Displaying 1 - 9 of 9 results
Where is the original Pool of Siloam, the water pool that fed Jerusalem in the First Temple period? While the Roman-period Pool of Siloam—where Jesus cured the blind man—has recently been discovered, the earlier Pool of Siloam remains unknown. BAR’s editor investigates a possible location—another piece of the great Jerusalem water system puzzle.
Biblical Archaeology Review, January/February 2017
Ancient Israel's Major Architectural Achievement
Are so-called four-room houses an infallible sign of Israelites’ presence just because many have been found at sites identified as Israelite? If you think they are, how do you avoid the pitfall of circular argumentation, which is implied in this reasoning? Hershel Shanks argues that we might need to look for other historical evidence before we draw conclusions of ethnicity from the floor plans of early Iron Age houses in Biblical lands.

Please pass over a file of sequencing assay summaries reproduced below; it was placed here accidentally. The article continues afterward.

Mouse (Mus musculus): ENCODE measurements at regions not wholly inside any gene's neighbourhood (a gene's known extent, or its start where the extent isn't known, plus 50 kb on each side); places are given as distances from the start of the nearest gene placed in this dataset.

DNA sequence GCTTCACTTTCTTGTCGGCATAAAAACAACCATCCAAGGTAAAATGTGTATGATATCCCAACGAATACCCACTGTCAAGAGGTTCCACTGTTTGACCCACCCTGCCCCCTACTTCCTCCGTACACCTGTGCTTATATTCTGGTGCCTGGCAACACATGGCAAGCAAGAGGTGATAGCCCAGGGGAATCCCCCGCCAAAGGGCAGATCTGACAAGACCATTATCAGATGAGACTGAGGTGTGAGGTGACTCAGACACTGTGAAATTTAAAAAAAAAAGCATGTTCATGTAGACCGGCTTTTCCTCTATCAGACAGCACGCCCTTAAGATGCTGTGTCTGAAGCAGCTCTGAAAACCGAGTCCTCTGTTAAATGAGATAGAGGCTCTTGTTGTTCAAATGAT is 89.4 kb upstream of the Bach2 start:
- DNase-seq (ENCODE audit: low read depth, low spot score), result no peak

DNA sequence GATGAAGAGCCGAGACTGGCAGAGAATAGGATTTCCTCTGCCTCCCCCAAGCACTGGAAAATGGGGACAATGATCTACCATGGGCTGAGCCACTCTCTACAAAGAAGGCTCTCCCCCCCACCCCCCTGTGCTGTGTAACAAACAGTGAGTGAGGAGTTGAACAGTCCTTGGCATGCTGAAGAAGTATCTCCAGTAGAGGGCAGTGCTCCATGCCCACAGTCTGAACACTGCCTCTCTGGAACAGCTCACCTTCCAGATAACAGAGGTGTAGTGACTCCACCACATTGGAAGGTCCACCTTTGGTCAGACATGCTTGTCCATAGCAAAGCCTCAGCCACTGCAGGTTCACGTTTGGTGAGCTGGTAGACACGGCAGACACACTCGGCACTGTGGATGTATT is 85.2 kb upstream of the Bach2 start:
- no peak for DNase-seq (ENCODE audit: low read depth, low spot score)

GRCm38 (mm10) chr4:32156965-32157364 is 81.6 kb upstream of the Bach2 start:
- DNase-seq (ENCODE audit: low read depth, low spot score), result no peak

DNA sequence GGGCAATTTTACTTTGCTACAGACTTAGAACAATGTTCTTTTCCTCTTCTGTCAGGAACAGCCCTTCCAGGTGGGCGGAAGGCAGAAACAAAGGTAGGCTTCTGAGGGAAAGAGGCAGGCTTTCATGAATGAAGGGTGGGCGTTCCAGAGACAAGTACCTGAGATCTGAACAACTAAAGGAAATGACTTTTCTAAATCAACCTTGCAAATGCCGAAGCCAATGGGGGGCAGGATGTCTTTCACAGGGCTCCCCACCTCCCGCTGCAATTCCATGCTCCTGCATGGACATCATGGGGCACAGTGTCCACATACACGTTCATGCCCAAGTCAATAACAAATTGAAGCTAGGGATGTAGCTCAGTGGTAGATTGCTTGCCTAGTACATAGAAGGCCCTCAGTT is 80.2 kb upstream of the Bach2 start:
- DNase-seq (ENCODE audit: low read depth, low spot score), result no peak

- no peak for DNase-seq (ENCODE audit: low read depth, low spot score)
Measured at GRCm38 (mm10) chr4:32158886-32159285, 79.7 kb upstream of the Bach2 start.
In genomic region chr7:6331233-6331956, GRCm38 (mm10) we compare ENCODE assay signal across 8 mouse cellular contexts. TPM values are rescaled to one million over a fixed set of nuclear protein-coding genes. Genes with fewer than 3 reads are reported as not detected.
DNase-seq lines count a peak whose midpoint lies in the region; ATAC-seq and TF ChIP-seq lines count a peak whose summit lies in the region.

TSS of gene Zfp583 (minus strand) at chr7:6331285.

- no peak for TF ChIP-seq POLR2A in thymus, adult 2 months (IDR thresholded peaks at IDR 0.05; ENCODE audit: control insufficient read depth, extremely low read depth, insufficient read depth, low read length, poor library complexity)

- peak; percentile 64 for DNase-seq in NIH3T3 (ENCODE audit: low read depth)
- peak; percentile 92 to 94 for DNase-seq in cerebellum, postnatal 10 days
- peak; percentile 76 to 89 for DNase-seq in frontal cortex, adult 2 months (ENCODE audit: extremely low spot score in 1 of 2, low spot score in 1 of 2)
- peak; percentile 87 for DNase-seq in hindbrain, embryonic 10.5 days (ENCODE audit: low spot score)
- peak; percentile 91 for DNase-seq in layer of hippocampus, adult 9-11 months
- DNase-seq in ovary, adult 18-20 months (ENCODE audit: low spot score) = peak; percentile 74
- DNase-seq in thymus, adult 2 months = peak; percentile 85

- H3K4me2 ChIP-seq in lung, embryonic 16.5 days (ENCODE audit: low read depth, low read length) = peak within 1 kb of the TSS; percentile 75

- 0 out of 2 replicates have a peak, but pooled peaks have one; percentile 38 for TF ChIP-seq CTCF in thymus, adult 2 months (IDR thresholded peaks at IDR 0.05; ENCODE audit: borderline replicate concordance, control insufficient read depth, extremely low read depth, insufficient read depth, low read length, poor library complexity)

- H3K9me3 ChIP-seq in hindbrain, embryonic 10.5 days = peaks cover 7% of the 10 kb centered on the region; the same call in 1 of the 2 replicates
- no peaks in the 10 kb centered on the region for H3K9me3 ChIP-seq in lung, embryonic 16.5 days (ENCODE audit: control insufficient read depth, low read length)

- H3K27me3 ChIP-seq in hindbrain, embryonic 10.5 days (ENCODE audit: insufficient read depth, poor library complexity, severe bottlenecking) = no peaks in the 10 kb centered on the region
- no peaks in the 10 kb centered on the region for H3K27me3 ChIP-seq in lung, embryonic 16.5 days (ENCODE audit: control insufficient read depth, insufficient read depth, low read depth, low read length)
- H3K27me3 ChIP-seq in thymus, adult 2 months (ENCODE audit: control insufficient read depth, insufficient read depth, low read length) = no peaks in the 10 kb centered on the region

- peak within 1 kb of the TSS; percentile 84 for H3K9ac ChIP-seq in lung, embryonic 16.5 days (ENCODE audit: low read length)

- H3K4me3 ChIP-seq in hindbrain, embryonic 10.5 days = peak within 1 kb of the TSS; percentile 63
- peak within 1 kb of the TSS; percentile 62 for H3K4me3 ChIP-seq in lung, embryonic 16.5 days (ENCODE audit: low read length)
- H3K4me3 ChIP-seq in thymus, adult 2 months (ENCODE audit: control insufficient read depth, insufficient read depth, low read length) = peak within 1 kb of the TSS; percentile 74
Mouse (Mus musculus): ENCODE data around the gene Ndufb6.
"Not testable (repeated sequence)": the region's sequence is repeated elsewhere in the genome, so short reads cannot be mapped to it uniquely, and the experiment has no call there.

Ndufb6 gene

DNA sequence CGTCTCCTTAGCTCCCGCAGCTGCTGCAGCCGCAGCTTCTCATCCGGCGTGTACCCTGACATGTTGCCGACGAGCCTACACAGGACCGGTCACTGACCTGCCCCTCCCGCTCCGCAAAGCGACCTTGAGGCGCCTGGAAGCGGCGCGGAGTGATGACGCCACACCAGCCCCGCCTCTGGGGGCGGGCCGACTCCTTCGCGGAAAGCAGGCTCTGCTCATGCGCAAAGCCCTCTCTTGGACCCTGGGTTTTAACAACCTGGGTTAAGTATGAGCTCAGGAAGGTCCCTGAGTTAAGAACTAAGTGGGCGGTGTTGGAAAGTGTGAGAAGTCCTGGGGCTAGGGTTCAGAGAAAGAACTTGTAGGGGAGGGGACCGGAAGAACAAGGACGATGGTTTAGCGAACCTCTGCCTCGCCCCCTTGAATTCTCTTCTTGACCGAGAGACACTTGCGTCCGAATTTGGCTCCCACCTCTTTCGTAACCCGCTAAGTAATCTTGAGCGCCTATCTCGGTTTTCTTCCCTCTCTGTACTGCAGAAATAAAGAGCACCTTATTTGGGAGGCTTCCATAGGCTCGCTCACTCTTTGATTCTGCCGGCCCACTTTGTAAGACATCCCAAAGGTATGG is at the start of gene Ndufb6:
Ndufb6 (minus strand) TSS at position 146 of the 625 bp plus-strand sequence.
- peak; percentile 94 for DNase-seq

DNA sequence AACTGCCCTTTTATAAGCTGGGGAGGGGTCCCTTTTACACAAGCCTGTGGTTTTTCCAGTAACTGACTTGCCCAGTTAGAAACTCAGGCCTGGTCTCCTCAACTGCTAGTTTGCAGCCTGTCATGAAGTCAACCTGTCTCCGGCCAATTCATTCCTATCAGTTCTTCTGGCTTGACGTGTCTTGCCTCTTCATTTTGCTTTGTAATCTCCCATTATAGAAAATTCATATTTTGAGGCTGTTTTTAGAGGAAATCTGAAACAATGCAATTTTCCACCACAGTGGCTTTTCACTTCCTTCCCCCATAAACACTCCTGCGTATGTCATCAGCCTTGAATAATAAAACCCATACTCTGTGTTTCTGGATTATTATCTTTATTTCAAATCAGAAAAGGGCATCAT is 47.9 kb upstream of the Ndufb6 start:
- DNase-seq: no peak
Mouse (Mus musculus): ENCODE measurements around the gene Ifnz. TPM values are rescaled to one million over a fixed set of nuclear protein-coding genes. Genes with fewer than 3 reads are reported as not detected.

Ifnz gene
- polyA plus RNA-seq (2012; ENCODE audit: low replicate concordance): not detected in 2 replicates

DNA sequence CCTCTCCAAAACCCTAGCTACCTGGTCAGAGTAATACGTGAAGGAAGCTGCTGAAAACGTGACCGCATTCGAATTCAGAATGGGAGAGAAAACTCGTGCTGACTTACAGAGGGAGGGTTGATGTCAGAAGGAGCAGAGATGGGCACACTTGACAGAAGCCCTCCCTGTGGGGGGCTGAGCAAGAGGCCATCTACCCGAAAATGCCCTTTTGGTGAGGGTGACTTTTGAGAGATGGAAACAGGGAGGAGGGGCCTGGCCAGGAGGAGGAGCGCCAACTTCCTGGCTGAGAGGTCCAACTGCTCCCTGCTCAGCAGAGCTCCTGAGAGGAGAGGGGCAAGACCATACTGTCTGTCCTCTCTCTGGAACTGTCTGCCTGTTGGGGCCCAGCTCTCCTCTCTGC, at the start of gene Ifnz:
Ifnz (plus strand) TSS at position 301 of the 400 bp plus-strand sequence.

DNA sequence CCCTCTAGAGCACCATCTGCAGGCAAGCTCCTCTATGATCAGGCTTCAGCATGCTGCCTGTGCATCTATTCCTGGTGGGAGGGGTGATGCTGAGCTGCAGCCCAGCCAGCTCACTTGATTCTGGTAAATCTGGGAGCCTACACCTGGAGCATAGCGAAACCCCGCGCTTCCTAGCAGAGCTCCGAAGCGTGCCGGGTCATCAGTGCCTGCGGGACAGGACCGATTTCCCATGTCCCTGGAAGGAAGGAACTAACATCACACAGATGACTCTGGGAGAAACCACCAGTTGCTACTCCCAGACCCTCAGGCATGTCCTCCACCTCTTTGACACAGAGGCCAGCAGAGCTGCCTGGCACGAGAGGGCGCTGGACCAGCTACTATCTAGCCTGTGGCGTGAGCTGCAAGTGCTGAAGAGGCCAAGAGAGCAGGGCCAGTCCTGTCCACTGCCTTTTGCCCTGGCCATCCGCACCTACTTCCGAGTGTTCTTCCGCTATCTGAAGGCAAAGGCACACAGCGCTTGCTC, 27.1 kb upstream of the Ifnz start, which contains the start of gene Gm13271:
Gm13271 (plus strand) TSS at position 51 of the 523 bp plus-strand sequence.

Biblical Archaeology Review, July/August 2017
The Te’omim Cave—on the outskirts of Jerusalem—served as a refuge for Jewish rebels during the Bar-Kokhba Revolt (132–136 C.E.) and later as a pagan cultic site in the second–fourth centuries C.E. See why this extraordinary cave was chosen for both of these purposes—and much more.
Biblical Archaeology Review, November/December 2017